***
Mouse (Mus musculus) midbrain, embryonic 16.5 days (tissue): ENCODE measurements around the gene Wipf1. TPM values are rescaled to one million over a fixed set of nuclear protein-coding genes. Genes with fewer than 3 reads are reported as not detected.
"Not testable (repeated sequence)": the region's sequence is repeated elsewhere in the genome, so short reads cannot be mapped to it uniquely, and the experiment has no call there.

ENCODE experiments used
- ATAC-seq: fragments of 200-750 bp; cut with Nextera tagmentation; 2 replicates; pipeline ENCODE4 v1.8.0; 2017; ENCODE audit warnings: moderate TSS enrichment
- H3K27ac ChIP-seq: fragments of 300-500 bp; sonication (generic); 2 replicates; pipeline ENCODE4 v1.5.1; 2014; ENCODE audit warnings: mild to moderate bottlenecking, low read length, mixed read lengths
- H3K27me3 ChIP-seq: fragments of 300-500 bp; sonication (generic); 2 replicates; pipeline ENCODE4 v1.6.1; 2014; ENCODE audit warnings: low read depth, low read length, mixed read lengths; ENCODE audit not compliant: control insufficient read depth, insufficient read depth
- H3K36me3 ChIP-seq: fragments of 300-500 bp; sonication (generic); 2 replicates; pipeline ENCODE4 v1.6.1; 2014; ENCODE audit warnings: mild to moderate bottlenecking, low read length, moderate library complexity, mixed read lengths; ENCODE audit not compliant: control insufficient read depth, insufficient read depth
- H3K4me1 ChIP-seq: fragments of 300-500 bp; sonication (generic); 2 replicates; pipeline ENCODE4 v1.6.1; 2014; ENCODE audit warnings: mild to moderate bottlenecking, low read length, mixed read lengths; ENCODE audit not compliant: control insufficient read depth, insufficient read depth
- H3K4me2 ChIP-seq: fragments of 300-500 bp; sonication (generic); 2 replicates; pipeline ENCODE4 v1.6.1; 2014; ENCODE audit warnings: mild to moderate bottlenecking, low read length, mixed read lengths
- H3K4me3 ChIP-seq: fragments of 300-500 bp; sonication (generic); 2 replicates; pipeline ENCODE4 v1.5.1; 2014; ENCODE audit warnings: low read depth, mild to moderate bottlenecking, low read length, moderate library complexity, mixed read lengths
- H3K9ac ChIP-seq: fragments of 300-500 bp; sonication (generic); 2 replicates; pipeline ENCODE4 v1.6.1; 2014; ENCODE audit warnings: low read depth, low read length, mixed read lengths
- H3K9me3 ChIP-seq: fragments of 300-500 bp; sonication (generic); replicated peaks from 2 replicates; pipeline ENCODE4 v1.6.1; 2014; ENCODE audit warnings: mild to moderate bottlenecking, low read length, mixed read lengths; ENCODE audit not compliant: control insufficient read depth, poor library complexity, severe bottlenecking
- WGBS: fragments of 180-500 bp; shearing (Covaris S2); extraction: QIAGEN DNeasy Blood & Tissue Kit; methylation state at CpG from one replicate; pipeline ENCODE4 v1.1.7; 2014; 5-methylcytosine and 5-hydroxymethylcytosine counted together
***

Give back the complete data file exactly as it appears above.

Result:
Mouse (Mus musculus) midbrain, embryonic 16.5 days (tissue): ENCODE measurements around the gene Wipf1. TPM values are rescaled to one million over a fixed set of nuclear protein-coding genes. Genes with fewer than 3 reads are reported as not detected.
"Not testable (repeated sequence)": the region's sequence is repeated elsewhere in the genome, so short reads cannot be mapped to it uniquely, and the experiment has no call there.

ENCODE experiments used
- ATAC-seq: fragments of 200-750 bp; cut with Nextera tagmentation; 2 replicates; pipeline ENCODE4 v1.8.0; 2017; ENCODE audit warnings: moderate TSS enrichment
- H3K27ac ChIP-seq: fragments of 300-500 bp; sonication (generic); 2 replicates; pipeline ENCODE4 v1.5.1; 2014; ENCODE audit warnings: mild to moderate bottlenecking, low read length, mixed read lengths
- H3K27me3 ChIP-seq: fragments of 300-500 bp; sonication (generic); 2 replicates; pipeline ENCODE4 v1.6.1; 2014; ENCODE audit warnings: low read depth, low read length, mixed read lengths; ENCODE audit not compliant: control insufficient read depth, insufficient read depth
- H3K36me3 ChIP-seq: fragments of 300-500 bp; sonication (generic); 2 replicates; pipeline ENCODE4 v1.6.1; 2014; ENCODE audit warnings: mild to moderate bottlenecking, low read length, moderate library complexity, mixed read lengths; ENCODE audit not compliant: control insufficient read depth, insufficient read depth
- H3K4me1 ChIP-seq: fragments of 300-500 bp; sonication (generic); 2 replicates; pipeline ENCODE4 v1.6.1; 2014; ENCODE audit warnings: mild to moderate bottlenecking, low read length, mixed read lengths; ENCODE audit not compliant: control insufficient read depth, insufficient read depth
- H3K4me2 ChIP-seq: fragments of 300-500 bp; sonication (generic); 2 replicates; pipeline ENCODE4 v1.6.1; 2014; ENCODE audit warnings: mild to moderate bottlenecking, low read length, mixed read lengths
- H3K4me3 ChIP-seq: fragments of 300-500 bp; sonication (generic); 2 replicates; pipeline ENCODE4 v1.5.1; 2014; ENCODE audit warnings: low read depth, mild to moderate bottlenecking, low read length, moderate library complexity, mixed read lengths
- H3K9ac ChIP-seq: fragments of 300-500 bp; sonication (generic); 2 replicates; pipeline ENCODE4 v1.6.1; 2014; ENCODE audit warnings: low read depth, low read length, mixed read lengths
- H3K9me3 ChIP-seq: fragments of 300-500 bp; sonication (generic); replicated peaks from 2 replicates; pipeline ENCODE4 v1.6.1; 2014; ENCODE audit warnings: mild to moderate bottlenecking, low read length, mixed read lengths; ENCODE audit not compliant: control insufficient read depth, poor library complexity, severe bottlenecking
- WGBS: fragments of 180-500 bp; shearing (Covaris S2); extraction: QIAGEN DNeasy Blood & Tissue Kit; methylation state at CpG from one replicate; pipeline ENCODE4 v1.1.7; 2014; 5-methylcytosine and 5-hydroxymethylcytosine counted together